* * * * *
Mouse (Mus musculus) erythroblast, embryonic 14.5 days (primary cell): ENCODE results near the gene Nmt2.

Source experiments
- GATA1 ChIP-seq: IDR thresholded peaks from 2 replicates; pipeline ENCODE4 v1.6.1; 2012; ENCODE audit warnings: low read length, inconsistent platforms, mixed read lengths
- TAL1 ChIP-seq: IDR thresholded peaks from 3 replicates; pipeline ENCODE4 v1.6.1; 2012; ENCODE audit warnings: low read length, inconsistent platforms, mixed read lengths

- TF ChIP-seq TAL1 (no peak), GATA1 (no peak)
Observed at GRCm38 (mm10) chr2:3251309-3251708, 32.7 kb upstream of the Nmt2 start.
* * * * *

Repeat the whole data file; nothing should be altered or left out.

Mouse (Mus musculus) erythroblast, embryonic 14.5 days (primary cell): ENCODE results near the gene Nmt2.

Source experiments
- GATA1 ChIP-seq: IDR thresholded peaks from 2 replicates; pipeline ENCODE4 v1.6.1; 2012; ENCODE audit warnings: low read length, inconsistent platforms, mixed read lengths
- TAL1 ChIP-seq: IDR thresholded peaks from 3 replicates; pipeline ENCODE4 v1.6.1; 2012; ENCODE audit warnings: low read length, inconsistent platforms, mixed read lengths

- TF ChIP-seq TAL1 (no peak), GATA1 (no peak)
Observed at GRCm38 (mm10) chr2:3251309-3251708, 32.7 kb upstream of the Nmt2 start.